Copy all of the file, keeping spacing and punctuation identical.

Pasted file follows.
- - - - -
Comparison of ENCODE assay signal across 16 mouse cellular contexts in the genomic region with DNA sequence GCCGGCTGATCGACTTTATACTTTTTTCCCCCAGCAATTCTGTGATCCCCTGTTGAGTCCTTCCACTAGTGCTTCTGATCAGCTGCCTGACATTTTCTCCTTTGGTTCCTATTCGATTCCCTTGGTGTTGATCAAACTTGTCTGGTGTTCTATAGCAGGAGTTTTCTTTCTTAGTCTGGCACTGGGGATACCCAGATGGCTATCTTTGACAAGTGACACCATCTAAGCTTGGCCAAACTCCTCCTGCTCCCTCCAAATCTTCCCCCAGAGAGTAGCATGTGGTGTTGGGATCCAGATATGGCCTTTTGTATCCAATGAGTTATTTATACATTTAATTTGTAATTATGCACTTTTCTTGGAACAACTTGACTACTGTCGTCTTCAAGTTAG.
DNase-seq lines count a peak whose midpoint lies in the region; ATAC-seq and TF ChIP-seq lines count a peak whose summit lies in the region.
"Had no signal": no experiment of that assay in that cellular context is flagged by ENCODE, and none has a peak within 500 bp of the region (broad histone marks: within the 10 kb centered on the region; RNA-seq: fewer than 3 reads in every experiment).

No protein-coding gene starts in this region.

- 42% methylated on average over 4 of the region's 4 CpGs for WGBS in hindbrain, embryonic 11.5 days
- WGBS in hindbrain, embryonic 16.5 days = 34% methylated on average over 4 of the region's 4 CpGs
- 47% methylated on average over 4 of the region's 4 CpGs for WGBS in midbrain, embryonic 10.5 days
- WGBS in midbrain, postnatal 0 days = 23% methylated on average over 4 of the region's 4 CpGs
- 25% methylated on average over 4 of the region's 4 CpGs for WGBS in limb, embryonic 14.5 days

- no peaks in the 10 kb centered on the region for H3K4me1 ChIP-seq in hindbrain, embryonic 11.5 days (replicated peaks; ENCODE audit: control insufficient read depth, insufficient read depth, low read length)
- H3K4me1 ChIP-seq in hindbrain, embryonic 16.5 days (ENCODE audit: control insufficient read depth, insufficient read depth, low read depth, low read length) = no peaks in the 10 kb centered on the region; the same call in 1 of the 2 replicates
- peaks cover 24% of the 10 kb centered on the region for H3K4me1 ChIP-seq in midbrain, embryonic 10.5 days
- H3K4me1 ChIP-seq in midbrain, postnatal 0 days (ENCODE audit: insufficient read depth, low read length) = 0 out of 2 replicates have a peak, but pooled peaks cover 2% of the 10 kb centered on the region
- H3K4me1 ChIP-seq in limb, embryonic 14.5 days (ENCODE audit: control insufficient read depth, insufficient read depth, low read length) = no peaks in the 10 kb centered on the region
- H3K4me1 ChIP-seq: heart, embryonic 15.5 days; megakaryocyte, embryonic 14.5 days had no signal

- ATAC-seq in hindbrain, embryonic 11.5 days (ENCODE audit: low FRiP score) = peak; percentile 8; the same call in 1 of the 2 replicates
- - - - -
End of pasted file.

Comparison of ENCODE assay signal across 16 mouse cellular contexts in the genomic region with DNA sequence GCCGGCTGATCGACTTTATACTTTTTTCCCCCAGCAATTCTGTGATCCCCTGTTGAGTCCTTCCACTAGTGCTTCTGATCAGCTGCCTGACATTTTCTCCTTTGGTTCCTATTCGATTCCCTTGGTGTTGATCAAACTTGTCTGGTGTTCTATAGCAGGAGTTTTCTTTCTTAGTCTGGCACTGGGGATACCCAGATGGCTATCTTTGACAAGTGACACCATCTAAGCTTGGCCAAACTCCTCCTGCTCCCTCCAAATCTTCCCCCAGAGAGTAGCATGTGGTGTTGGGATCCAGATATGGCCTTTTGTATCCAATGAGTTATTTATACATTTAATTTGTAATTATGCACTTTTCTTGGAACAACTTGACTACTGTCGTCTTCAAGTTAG.
DNase-seq lines count a peak whose midpoint lies in the region; ATAC-seq and TF ChIP-seq lines count a peak whose summit lies in the region.
"Had no signal": no experiment of that assay in that cellular context is flagged by ENCODE, and none has a peak within 500 bp of the region (broad histone marks: within the 10 kb centered on the region; RNA-seq: fewer than 3 reads in every experiment).

No protein-coding gene starts in this region.

- 42% methylated on average over 4 of the region's 4 CpGs for WGBS in hindbrain, embryonic 11.5 days
- WGBS in hindbrain, embryonic 16.5 days = 34% methylated on average over 4 of the region's 4 CpGs
- 47% methylated on average over 4 of the region's 4 CpGs for WGBS in midbrain, embryonic 10.5 days
- WGBS in midbrain, postnatal 0 days = 23% methylated on average over 4 of the region's 4 CpGs
- 25% methylated on average over 4 of the region's 4 CpGs for WGBS in limb, embryonic 14.5 days

- no peaks in the 10 kb centered on the region for H3K4me1 ChIP-seq in hindbrain, embryonic 11.5 days (replicated peaks; ENCODE audit: control insufficient read depth, insufficient read depth, low read length)
- H3K4me1 ChIP-seq in hindbrain, embryonic 16.5 days (ENCODE audit: control insufficient read depth, insufficient read depth, low read depth, low read length) = no peaks in the 10 kb centered on the region; the same call in 1 of the 2 replicates
- peaks cover 24% of the 10 kb centered on the region for H3K4me1 ChIP-seq in midbrain, embryonic 10.5 days
- H3K4me1 ChIP-seq in midbrain, postnatal 0 days (ENCODE audit: insufficient read depth, low read length) = 0 out of 2 replicates have a peak, but pooled peaks cover 2% of the 10 kb centered on the region
- H3K4me1 ChIP-seq in limb, embryonic 14.5 days (ENCODE audit: control insufficient read depth, insufficient read depth, low read length) = no peaks in the 10 kb centered on the region
- H3K4me1 ChIP-seq: heart, embryonic 15.5 days; megakaryocyte, embryonic 14.5 days had no signal

- ATAC-seq in hindbrain, embryonic 11.5 days (ENCODE audit: low FRiP score) = peak; percentile 8; the same call in 1 of the 2 replicates